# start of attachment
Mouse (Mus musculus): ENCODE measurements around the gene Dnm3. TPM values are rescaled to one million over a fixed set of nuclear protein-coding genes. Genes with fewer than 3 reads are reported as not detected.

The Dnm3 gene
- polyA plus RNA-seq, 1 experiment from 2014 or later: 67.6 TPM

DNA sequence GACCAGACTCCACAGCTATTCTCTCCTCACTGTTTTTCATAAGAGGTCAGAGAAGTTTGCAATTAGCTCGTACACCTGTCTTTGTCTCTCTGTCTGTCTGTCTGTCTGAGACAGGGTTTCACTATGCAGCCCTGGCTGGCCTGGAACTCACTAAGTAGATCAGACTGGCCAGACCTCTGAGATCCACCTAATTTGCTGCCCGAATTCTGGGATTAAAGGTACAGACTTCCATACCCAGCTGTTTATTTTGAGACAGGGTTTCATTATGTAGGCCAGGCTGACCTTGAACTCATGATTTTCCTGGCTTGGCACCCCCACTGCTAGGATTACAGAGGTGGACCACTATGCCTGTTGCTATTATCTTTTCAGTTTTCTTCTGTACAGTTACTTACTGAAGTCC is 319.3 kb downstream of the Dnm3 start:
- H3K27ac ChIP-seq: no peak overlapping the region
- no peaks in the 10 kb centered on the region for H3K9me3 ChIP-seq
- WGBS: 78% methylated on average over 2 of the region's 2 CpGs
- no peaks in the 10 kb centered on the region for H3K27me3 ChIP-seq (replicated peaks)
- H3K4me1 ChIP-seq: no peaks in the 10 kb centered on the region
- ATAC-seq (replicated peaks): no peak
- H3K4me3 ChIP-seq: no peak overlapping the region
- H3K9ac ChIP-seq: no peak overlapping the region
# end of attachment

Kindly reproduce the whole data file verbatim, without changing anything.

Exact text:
Mouse (Mus musculus): ENCODE measurements around the gene Dnm3. TPM values are rescaled to one million over a fixed set of nuclear protein-coding genes. Genes with fewer than 3 reads are reported as not detected.

The Dnm3 gene
- polyA plus RNA-seq, 1 experiment from 2014 or later: 67.6 TPM

DNA sequence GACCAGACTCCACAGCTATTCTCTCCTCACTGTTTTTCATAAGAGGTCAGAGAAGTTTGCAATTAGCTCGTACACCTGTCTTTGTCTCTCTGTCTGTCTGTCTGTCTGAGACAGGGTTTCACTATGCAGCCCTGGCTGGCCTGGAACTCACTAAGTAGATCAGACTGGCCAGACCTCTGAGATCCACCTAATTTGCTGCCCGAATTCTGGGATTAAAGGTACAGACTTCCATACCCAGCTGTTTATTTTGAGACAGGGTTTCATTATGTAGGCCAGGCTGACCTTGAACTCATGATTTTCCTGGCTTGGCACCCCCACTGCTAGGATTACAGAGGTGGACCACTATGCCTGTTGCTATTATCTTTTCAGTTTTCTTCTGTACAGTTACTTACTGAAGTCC is 319.3 kb downstream of the Dnm3 start:
- H3K27ac ChIP-seq: no peak overlapping the region
- no peaks in the 10 kb centered on the region for H3K9me3 ChIP-seq
- WGBS: 78% methylated on average over 2 of the region's 2 CpGs
- no peaks in the 10 kb centered on the region for H3K27me3 ChIP-seq (replicated peaks)
- H3K4me1 ChIP-seq: no peaks in the 10 kb centered on the region
- ATAC-seq (replicated peaks): no peak
- H3K4me3 ChIP-seq: no peak overlapping the region
- H3K9ac ChIP-seq: no peak overlapping the region